'It's About The Food': What MasterChef Judge Melissa Leong Wants You To Know About Her Style
For Melissa Leong, nothing is a coincidence.
Everything you see -- from the glimmer of her earrings to her perfectly put together outfits -- is a deliberate decision, made with the knowledge that to be seen is a remarkably powerful thing.
“Growing up Asian in Australia in the 80s and 90s meant often feeling invisible,” Melissa told 10 daily.
“I grew towards writing and eventually radio and television because I never wanted to be misunderstood in my adulthood. Fashion has become an extension of that.”
Lighting up our screens five nights a week as a MasterChef judge, Melissa has so far put on quite the sartorial display. And Australia is absolutely loving her for it.
“Fashion has been of ongoing interest to me for a long time. To me, fashion is art, function and social commentary all rolled into one,” she said.
"It can say everything you want to say without ever having to say a word, and in that capacity, I consider it to be powerful."
But don’t be dazzled. Melissa is the first to sing the praises of style, but she insists that fashion is just one part of a whole. Her red lipstick packs the same punch as her words, and together, they work to complement the real star of the show -- the food.
My role on MasterChef is about the food. It will always be first and foremost about the food.
"The styling is there to create a nonverbal dialogue and a visual impact to the show because after all, this is entertainment," Melissa said.
Episode after episode, fans flock to social media to unearth the details of every facet of Melissa’s look. She loves the love, of course. But it won’t distract her from doing her job.
“I am flattered that so many people have resonated with my style and that beauty and fashion standards in the media continue to grow in their inclusivity and reflection of the real world," she said.
“I am a tiny lady with curves…that’s who I am. To be considered part of the fashion zeitgeist is fun, but it will never steal my focus from my qualifications as a food writer, presenter and communicator.”
Melissa and her fellow judges Jock Zonfrillo and Andy Allen work collaboratively with a number of teams to deliver us the polished MasterChef we get watch.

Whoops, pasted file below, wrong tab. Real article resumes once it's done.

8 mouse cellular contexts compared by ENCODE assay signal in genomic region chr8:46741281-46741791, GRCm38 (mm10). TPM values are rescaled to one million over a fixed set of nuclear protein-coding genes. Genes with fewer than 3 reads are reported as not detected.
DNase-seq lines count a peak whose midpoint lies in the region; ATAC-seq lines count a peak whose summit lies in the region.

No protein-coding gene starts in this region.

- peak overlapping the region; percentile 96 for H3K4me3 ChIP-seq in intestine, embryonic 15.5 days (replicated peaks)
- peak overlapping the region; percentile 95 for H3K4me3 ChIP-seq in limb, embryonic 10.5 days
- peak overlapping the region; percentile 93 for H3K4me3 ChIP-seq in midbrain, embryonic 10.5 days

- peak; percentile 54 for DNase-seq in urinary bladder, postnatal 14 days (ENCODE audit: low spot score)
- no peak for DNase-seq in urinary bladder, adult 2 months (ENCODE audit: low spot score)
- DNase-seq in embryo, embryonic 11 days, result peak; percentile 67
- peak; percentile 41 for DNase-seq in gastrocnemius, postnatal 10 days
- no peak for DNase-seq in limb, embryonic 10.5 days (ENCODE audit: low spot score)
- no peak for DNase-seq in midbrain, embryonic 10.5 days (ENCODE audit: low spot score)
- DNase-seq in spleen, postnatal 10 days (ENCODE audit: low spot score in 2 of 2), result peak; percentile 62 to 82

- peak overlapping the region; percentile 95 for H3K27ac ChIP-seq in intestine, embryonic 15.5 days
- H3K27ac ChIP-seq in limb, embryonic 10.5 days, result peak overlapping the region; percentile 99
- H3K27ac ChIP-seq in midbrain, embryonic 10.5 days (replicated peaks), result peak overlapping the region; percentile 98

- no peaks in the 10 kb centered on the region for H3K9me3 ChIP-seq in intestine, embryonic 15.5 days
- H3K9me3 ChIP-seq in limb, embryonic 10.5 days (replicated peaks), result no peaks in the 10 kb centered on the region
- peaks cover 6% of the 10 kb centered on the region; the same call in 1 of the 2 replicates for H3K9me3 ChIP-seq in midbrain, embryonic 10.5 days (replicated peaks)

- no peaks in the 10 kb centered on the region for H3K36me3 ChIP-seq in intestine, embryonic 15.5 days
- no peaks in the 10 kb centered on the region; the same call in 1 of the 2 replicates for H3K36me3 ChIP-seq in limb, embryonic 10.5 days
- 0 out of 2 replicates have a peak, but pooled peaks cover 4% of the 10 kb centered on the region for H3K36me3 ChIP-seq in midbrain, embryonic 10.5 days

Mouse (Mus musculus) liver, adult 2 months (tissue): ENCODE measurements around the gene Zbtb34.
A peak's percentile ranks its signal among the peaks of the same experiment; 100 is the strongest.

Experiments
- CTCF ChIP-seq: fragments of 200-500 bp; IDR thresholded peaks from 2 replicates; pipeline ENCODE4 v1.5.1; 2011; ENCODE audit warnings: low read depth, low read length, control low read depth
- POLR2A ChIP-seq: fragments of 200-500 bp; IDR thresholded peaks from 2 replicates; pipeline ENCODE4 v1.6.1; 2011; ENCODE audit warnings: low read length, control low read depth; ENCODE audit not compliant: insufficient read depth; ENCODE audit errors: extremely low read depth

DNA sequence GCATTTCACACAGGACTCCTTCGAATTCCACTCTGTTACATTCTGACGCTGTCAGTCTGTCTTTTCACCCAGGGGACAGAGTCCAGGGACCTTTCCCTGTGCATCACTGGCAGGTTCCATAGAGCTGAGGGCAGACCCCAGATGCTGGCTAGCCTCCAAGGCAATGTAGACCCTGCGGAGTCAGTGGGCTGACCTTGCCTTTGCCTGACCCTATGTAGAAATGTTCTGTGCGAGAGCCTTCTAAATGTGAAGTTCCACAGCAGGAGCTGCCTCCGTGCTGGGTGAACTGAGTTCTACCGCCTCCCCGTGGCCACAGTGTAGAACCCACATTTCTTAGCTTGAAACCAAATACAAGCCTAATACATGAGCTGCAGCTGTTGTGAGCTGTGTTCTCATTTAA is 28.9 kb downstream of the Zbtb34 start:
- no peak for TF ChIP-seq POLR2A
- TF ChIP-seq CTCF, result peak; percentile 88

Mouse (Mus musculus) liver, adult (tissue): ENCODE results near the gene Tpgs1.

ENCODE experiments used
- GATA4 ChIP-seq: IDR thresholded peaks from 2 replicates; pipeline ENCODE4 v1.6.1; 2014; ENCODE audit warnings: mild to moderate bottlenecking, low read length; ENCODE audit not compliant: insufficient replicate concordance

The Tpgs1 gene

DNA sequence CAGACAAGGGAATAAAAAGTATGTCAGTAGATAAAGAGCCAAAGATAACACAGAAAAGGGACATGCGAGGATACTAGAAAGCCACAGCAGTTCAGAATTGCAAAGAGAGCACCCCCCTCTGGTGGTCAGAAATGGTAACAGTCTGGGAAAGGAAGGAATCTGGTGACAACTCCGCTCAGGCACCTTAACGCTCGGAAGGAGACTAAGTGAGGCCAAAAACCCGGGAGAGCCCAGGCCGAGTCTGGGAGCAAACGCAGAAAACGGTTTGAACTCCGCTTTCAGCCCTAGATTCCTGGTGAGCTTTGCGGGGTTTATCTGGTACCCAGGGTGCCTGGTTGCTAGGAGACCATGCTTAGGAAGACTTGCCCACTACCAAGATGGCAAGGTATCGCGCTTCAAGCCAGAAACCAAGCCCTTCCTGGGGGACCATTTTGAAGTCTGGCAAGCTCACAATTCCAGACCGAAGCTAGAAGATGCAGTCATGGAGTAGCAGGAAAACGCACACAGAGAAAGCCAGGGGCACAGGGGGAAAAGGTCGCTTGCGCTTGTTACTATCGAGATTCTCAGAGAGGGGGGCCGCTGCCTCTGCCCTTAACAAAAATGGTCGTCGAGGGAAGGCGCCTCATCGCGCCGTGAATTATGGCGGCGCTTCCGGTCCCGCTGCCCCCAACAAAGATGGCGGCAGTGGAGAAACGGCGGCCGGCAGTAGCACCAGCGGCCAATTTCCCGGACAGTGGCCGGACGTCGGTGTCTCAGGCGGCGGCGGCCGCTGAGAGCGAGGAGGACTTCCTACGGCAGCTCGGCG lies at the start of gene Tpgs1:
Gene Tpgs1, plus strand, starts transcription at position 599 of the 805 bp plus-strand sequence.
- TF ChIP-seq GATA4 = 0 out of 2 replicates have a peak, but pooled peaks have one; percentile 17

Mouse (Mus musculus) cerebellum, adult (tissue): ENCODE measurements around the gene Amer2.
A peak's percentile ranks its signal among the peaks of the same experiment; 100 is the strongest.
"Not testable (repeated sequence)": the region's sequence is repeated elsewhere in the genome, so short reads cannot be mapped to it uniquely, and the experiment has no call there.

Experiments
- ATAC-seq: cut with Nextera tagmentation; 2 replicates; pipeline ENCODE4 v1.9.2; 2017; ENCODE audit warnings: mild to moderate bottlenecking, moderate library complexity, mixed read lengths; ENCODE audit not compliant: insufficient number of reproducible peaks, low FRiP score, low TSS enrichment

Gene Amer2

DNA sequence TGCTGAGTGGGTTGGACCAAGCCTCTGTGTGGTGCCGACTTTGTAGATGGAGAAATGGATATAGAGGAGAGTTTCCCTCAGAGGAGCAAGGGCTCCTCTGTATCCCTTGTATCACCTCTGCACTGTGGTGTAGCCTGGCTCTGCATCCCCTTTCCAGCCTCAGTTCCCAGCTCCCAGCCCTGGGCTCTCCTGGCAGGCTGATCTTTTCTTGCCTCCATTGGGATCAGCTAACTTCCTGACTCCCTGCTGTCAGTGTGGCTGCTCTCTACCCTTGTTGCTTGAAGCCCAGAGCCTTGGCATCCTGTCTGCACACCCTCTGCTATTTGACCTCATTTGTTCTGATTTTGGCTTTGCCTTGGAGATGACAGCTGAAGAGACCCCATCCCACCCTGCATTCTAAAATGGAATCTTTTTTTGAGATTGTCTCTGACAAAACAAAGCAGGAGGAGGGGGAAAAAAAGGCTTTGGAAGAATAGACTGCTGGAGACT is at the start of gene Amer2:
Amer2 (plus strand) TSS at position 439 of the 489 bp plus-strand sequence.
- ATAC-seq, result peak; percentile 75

It’s a tremendous operation. And the way Melissa sees it, every facet of production brings with it the opportunity for representation.
“Representation matters. No matter who you are, where you come from, your ability, orientation or status, you matter," she said.
"You deserve to feel seen in the choices people make when it comes to entertainment, media, news, fashion, journalism, art -- everything.”
Since joining the judging panel, Melissa has been praised for her ongoing efforts to bring diversity to Australian television. This quest to lift others up is sprinkled across everything in her orbit. Be it chicken feet in her mystery box to the names on her dress labels -- nothing is an accident.
“I contribute by being the best version of myself and hopefully setting an example to others to be better, kinder and more collaborative,” she said.
Even pre-COVID, I wanted to make sure I use this opportunity to support everyone I can that I believe in. That’s just how I operate.
“Some of the plates and crockery in the show are by ceramicists I know and admire too, it’s not just about the clothes. Australian designers and creatives are world class, but also deeply vulnerable right now."
“In this current global situation, businesses of all kinds need our support and if this is one way I can support creatives, then I’ll use it," Melissa continued.
Style with substance -- that’s the aim of the game for Melissa. The celebrated food critic has built a career upon focusing on the tiniest details, and recognising how important they are to form one larger, wonderful thing.
She's the nation’s brand new bestie, we want to pick her brain just as much as we want to borrow her clothes. And it's by no means an accident.